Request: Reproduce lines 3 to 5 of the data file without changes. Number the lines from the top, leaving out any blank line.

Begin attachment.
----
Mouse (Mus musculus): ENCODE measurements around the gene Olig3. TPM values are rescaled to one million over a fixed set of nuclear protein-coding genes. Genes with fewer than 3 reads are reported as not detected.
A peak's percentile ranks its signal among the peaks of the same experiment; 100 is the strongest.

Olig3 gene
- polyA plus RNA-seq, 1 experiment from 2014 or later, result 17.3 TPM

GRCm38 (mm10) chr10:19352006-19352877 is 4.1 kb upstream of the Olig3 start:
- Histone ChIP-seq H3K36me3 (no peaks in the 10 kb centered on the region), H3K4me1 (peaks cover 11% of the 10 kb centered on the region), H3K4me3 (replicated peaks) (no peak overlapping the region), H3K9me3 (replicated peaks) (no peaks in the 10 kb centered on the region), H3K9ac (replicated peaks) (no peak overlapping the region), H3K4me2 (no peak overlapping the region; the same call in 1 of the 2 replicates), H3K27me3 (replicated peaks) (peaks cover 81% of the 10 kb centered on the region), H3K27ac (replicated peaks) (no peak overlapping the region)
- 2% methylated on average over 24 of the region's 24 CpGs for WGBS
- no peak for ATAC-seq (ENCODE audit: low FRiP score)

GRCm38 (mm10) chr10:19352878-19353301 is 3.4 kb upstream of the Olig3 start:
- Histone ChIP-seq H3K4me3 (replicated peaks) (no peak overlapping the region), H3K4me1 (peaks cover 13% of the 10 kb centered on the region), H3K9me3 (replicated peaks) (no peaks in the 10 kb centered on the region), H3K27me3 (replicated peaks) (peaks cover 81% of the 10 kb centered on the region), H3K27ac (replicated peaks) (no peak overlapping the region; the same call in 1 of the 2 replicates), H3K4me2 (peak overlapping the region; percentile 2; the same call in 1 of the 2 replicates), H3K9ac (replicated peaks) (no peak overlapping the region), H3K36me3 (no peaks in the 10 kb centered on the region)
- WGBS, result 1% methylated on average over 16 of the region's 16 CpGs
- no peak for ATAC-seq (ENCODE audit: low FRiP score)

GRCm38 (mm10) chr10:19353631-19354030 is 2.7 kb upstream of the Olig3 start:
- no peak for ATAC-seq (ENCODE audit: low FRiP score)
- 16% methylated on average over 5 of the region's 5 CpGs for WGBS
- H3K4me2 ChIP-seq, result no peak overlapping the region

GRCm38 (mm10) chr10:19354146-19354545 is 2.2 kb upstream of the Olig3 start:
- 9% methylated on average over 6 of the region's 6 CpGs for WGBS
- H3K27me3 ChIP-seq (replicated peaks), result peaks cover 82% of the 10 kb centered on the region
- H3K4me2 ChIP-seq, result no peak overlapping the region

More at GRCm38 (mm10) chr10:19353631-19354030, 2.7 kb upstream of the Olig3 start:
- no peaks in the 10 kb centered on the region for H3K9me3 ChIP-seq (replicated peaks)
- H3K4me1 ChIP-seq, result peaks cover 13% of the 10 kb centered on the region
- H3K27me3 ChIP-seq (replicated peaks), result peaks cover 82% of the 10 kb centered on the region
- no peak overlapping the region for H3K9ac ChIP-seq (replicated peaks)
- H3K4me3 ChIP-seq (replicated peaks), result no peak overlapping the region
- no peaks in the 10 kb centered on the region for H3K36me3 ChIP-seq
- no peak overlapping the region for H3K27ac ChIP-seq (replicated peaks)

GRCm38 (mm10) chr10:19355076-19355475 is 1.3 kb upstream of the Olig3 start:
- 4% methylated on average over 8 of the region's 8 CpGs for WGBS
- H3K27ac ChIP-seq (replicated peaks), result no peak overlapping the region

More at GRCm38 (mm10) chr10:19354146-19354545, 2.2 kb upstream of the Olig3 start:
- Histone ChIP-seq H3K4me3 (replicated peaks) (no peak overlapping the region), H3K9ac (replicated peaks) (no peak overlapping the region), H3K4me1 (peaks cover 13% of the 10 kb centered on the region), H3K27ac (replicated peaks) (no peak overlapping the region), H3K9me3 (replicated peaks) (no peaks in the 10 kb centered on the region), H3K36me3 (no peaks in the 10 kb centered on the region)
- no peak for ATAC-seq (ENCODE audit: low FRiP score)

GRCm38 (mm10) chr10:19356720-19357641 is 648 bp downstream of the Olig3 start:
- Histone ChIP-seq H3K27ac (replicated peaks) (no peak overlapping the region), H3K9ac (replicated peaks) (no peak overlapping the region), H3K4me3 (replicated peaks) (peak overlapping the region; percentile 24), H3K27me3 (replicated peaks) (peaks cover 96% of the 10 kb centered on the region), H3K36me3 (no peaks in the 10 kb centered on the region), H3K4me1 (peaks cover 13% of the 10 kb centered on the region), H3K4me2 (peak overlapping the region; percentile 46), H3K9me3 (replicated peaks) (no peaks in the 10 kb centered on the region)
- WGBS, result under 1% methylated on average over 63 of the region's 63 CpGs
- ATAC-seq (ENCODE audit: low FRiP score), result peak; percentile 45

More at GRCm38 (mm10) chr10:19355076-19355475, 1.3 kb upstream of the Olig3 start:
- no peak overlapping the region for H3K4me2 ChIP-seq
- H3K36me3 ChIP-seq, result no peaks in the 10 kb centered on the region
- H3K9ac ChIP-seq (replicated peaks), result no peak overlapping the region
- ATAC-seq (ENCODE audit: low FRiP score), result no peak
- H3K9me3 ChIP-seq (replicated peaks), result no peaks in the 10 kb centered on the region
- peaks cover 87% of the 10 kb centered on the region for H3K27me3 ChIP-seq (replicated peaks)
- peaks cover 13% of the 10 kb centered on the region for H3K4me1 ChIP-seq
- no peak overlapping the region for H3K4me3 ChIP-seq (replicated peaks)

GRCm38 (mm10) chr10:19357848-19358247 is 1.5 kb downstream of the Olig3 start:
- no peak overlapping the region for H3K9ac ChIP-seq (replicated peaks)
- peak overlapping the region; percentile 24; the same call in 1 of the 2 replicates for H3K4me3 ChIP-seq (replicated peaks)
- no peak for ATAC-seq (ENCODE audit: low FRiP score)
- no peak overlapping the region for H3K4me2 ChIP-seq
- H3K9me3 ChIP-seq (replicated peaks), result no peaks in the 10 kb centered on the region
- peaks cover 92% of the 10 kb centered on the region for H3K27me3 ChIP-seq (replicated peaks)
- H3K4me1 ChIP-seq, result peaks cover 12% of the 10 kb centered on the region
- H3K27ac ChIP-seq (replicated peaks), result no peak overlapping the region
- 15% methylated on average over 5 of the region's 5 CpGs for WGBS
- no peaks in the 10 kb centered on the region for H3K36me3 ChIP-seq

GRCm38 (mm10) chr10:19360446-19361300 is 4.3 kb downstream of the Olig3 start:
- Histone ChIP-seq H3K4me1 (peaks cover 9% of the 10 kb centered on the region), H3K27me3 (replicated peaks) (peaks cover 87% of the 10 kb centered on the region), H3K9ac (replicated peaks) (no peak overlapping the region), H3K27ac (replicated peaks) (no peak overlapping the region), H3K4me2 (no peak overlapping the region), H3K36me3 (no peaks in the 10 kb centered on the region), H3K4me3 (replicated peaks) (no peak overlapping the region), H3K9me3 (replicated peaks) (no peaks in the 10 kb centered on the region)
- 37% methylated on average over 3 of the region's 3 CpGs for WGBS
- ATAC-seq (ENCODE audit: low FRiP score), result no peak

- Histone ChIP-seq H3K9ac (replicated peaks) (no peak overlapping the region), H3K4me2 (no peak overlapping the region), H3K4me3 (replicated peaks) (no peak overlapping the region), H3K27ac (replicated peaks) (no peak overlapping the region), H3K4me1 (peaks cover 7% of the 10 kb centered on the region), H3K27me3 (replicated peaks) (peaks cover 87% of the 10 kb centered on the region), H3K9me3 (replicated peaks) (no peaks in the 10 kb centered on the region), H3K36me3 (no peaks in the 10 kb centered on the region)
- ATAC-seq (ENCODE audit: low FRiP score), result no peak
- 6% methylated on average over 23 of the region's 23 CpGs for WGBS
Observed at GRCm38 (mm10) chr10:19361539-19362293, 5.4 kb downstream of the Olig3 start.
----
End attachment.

Olig3 gene
- polyA plus RNA-seq, 1 experiment from 2014 or later, result 17.3 TPM

GRCm38 (mm10) chr10:19352006-19352877 is 4.1 kb upstream of the Olig3 start: